Dark Pattern

In graphic and web design, a dark pattern is "a user interface that has been carefully crafted to trick users into doing things, such as buying insurance with their purchase or signing up for recurring bills."[1][2][3] The neologism dark pattern was coined by Harry Brignull in August 2010 with the registration of darkpatterns.org, a "pattern library with the specific goal of naming and shaming deceptive user interfaces."[4][5]



Bait-and-switch patterns advertise a free (or greatly reduced) product or service which is wholly unavailable or stocked in small quantities. After it is apparent the product is no longer available, they are exposed to other priced products similar to the one advertised.[6][7]

Forced disclosure

A forced disclosure pattern offer low-cost or free services, but require that the user divulge sensitive information such as credit card information, personal addresses, and phone numbers. Some companies will then sell this information to advertisers.[6][7]

Roach motel

A roach motel or a trammel net[8] is a situation that is easy or straightforward to get into, but difficult to get out of. Examples include businesses that require subscribers to print and mail their opt-out or cancellation request.[6][7]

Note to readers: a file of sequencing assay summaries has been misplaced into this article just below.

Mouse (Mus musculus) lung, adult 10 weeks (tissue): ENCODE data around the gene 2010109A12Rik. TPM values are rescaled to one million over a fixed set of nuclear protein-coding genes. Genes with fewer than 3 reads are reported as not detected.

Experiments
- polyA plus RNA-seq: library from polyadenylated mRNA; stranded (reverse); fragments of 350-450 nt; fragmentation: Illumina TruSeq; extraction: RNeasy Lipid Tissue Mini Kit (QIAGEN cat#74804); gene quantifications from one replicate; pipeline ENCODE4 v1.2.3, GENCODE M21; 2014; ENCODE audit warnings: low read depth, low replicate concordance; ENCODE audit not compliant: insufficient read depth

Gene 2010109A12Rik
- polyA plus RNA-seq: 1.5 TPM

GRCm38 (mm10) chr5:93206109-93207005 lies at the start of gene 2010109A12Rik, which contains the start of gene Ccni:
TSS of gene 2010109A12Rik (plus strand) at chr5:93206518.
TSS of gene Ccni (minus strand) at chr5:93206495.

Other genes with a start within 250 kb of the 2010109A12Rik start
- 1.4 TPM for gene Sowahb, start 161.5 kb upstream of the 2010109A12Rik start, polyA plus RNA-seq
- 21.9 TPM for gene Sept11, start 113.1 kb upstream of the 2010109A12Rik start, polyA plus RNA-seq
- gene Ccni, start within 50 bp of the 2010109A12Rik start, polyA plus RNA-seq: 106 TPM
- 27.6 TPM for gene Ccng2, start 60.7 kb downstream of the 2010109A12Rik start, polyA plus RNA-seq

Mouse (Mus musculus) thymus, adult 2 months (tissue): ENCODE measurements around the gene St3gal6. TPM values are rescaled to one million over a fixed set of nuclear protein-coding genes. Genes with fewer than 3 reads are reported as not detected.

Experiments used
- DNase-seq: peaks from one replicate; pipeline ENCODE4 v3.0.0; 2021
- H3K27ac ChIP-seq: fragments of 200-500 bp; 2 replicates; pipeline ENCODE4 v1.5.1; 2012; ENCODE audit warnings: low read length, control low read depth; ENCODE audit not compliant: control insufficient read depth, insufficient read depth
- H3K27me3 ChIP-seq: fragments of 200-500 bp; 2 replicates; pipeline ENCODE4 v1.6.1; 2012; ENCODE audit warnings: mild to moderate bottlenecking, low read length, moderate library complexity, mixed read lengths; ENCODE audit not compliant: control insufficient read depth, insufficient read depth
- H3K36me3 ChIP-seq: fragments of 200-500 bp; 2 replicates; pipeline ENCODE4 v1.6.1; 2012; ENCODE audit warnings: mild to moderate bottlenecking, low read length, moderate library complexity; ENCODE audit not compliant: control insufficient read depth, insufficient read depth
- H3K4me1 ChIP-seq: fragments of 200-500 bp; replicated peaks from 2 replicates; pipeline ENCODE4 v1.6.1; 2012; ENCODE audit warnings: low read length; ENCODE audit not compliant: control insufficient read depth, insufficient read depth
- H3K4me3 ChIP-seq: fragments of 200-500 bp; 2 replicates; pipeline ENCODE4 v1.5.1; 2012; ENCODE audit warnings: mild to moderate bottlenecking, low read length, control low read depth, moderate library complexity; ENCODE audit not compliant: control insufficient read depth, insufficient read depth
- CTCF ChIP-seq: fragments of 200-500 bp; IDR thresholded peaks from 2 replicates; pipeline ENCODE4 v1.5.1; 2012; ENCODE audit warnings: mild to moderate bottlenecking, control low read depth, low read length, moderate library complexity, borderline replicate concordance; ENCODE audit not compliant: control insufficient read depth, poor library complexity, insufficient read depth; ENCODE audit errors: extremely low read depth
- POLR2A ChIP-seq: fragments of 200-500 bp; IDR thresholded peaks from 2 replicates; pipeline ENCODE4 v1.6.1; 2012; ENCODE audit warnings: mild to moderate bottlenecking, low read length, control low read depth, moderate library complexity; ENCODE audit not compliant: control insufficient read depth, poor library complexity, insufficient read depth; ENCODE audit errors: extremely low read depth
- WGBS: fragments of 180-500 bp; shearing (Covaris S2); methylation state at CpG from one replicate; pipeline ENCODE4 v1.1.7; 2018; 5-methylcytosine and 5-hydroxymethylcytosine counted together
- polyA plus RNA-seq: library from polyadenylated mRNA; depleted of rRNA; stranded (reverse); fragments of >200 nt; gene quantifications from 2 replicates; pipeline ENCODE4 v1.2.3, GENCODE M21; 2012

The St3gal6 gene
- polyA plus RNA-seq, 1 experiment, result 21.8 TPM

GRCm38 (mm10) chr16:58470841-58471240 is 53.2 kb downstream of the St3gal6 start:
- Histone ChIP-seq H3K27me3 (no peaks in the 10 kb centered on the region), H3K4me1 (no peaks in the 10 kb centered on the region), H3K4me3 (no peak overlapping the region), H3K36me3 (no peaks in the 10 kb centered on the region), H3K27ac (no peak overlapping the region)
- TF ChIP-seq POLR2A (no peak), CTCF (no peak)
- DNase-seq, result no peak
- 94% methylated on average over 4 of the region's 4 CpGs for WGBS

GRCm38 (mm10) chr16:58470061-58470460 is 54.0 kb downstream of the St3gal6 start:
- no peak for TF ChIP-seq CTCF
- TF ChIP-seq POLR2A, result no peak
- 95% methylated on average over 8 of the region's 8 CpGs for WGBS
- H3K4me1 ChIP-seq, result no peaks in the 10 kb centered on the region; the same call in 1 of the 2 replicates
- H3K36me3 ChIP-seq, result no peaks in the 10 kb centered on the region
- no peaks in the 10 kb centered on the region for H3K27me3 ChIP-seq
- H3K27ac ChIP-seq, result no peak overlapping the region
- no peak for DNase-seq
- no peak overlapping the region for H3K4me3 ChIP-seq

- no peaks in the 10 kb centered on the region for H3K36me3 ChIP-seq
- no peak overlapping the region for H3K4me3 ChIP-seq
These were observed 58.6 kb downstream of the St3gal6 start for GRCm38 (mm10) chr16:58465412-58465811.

1. ^ Campbell-Dollaghan, Kelsey (21 Dec 2016). "The Year Dark Patterns Won". CO.DESIGN. Retrieved 2017. 
  2. ^ Singer, Natasha (14 May 2016). "When Websites Won't Take No For An Answer". The New York Times. Retrieved 2017. 
  3. ^ Nield, David (4 April 2017). "Dark Patterns: The Ways Websites Trick Us Into Giving Up Our Privacy". Gizmodo. Retrieved 2017. 
  4. ^ Brignull, Harry (1 Nov 2011). "Dark Patterns: Deception vs. Honesty in UI Design". A List Apart. Retrieved 2017. 
  5. ^ Grauer, Yael (28 July 2016). "Dark Patterns Are Designed to Trick You, and They're All Over the Web". Ars Technica. Retrieved 2017. 
  6. ^ a b c Snyder, Jesse (10 Sep 2012). "Dark Patterns in UI and Website Design". evatotuts+. Retrieved 2017. 
  7. ^ a b c Brignull, Harry. "Types of Dark Patterns". Dark Patterns. Retrieved 2017. 
  8. ^ Brignull, Harry (29 August 2013). "Dark patterns: Inside the interfaces designed to trick you". The Verge. Retrieved 2017. 

  This article uses material from the Wikipedia page available here. It is released under the Creative Commons Attribution-Share-Alike License 3.0.



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